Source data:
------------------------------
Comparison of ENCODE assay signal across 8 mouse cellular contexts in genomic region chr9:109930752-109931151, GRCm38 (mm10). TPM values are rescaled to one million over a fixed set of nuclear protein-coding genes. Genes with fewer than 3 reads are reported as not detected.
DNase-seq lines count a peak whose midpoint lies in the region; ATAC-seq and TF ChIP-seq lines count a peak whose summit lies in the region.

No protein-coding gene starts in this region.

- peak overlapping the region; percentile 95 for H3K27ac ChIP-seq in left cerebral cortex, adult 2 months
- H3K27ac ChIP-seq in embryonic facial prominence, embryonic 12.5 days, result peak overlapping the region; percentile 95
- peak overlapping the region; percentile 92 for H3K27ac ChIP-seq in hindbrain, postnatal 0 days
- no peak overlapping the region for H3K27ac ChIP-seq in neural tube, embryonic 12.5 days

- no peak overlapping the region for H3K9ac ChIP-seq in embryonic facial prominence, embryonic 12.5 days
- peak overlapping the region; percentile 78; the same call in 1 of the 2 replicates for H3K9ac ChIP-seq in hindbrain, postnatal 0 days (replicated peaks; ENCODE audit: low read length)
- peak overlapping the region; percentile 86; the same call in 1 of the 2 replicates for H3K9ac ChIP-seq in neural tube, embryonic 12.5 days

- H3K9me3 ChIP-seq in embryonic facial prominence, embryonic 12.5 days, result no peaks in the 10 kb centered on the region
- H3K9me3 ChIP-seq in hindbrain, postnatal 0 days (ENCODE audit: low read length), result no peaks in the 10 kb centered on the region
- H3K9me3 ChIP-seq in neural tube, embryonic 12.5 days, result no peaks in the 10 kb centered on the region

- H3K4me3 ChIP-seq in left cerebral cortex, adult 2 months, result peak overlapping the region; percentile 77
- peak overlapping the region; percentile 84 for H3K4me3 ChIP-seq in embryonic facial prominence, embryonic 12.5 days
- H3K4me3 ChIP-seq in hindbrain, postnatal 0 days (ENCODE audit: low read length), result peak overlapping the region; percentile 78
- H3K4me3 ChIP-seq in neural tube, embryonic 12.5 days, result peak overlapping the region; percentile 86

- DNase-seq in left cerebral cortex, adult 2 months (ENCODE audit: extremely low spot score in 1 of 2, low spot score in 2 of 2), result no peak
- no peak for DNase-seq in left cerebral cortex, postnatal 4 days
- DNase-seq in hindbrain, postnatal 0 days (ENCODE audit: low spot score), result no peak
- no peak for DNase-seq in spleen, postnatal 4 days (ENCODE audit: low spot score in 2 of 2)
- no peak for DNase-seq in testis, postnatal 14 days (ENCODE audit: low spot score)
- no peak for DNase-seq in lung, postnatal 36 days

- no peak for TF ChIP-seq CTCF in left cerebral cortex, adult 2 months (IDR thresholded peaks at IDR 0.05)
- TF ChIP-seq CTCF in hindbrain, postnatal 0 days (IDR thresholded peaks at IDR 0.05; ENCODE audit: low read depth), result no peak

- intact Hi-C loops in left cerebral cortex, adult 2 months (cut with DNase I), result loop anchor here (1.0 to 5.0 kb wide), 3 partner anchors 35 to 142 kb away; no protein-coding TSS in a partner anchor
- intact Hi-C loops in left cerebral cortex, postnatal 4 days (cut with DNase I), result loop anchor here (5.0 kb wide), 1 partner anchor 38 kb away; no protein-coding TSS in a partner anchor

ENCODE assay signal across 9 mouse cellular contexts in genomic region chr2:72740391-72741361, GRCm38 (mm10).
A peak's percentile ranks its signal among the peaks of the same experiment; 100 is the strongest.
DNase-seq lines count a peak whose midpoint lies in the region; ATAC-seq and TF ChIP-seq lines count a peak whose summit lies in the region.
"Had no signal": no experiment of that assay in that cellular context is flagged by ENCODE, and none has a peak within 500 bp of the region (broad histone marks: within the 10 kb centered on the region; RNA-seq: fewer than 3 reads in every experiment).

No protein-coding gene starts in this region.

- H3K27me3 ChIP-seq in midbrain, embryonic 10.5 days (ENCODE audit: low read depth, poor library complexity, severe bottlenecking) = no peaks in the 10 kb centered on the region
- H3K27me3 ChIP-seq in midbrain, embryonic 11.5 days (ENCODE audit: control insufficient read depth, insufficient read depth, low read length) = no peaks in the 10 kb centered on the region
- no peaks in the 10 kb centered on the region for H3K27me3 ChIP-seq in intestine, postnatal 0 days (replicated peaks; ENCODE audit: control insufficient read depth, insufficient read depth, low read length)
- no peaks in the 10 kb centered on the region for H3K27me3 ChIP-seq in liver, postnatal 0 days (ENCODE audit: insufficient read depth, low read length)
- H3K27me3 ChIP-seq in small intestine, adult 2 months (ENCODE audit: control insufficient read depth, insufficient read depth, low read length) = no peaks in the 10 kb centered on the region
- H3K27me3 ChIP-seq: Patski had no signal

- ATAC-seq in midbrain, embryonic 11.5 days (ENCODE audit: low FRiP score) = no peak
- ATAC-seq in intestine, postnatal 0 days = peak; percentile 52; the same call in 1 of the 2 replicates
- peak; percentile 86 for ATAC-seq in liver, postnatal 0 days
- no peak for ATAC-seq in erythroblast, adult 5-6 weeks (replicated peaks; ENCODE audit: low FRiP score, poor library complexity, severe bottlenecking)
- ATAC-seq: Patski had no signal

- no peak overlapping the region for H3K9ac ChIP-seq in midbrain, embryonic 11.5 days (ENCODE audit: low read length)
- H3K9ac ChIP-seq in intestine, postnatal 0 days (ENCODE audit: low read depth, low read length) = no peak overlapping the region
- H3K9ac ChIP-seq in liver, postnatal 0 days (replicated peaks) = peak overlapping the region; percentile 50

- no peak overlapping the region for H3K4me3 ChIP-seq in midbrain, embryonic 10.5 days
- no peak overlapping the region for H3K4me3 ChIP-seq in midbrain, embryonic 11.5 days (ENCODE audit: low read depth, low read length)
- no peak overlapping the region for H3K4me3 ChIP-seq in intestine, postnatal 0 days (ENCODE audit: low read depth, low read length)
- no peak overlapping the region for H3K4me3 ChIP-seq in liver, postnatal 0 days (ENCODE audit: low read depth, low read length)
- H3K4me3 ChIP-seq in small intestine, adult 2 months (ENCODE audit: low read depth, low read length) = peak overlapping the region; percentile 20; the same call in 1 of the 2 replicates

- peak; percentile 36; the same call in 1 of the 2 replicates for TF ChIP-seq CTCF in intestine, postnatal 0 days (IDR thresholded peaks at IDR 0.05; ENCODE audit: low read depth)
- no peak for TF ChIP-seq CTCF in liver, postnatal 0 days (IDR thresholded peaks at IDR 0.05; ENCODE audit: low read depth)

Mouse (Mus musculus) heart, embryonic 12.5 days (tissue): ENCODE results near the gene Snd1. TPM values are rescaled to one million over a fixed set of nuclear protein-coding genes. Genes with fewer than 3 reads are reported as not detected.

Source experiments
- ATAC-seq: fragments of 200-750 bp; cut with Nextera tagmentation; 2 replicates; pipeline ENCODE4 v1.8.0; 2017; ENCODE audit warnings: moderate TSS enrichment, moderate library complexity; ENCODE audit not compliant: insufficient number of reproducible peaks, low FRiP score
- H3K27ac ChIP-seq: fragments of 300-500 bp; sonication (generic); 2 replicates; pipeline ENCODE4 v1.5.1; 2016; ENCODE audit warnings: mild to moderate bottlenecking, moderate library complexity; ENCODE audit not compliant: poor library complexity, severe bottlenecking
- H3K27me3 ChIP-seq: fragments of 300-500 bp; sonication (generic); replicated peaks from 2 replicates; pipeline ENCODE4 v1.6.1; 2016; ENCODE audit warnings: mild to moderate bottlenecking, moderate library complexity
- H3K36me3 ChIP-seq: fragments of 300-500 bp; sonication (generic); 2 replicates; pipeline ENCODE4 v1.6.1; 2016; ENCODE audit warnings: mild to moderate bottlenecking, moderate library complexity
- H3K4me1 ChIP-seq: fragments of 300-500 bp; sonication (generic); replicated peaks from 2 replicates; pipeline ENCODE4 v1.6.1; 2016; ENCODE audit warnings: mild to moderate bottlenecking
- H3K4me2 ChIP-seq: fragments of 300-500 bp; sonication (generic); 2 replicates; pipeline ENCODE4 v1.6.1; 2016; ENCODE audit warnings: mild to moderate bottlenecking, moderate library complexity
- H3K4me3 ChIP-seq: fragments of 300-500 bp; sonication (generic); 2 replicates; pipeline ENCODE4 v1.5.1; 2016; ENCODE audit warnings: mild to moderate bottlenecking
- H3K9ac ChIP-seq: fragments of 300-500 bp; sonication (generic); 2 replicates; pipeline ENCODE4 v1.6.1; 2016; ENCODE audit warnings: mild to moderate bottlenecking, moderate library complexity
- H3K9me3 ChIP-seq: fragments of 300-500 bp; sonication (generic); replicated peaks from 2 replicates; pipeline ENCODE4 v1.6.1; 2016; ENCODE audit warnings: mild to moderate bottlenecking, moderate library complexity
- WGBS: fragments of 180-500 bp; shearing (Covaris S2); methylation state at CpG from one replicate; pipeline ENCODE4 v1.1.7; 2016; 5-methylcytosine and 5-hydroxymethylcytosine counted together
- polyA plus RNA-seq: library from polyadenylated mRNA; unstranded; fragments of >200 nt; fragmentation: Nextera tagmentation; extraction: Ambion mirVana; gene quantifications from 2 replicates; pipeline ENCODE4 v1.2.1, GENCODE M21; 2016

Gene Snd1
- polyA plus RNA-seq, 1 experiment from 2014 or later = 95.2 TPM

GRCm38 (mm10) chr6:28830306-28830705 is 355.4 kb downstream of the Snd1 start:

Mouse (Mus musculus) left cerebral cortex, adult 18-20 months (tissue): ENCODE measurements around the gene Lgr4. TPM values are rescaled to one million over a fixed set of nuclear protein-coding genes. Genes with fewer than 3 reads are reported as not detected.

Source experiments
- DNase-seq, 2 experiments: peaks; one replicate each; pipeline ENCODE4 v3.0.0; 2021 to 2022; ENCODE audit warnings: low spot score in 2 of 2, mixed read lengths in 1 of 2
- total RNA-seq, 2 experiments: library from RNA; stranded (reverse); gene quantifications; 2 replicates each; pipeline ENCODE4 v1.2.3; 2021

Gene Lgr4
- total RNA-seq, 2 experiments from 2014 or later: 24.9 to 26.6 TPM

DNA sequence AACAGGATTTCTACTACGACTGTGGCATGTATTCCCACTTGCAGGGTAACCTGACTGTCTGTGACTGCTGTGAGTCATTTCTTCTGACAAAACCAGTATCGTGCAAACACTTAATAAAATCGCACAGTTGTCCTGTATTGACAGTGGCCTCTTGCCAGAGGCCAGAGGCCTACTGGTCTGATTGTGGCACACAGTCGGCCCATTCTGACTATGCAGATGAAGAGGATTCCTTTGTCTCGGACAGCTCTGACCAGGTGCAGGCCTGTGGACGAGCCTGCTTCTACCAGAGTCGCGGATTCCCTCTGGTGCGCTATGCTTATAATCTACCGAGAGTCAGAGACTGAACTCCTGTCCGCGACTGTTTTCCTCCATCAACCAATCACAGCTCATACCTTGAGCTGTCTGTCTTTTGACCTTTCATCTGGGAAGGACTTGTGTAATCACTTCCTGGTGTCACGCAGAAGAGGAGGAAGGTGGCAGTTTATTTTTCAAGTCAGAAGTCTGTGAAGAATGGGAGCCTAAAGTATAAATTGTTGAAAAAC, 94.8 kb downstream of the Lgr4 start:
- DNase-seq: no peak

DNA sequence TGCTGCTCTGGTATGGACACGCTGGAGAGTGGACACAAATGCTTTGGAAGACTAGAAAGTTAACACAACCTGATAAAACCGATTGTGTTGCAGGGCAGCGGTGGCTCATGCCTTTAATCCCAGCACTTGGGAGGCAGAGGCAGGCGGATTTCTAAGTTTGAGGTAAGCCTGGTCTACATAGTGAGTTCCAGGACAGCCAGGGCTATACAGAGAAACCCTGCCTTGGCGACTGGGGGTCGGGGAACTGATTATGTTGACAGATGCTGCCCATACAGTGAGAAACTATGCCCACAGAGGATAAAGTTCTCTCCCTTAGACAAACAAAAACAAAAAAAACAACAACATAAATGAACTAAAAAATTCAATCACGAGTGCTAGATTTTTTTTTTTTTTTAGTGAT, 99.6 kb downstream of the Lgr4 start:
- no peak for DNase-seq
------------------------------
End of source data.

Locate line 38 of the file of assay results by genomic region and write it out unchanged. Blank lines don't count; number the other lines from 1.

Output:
- H3K27me3 ChIP-seq: Patski had no signal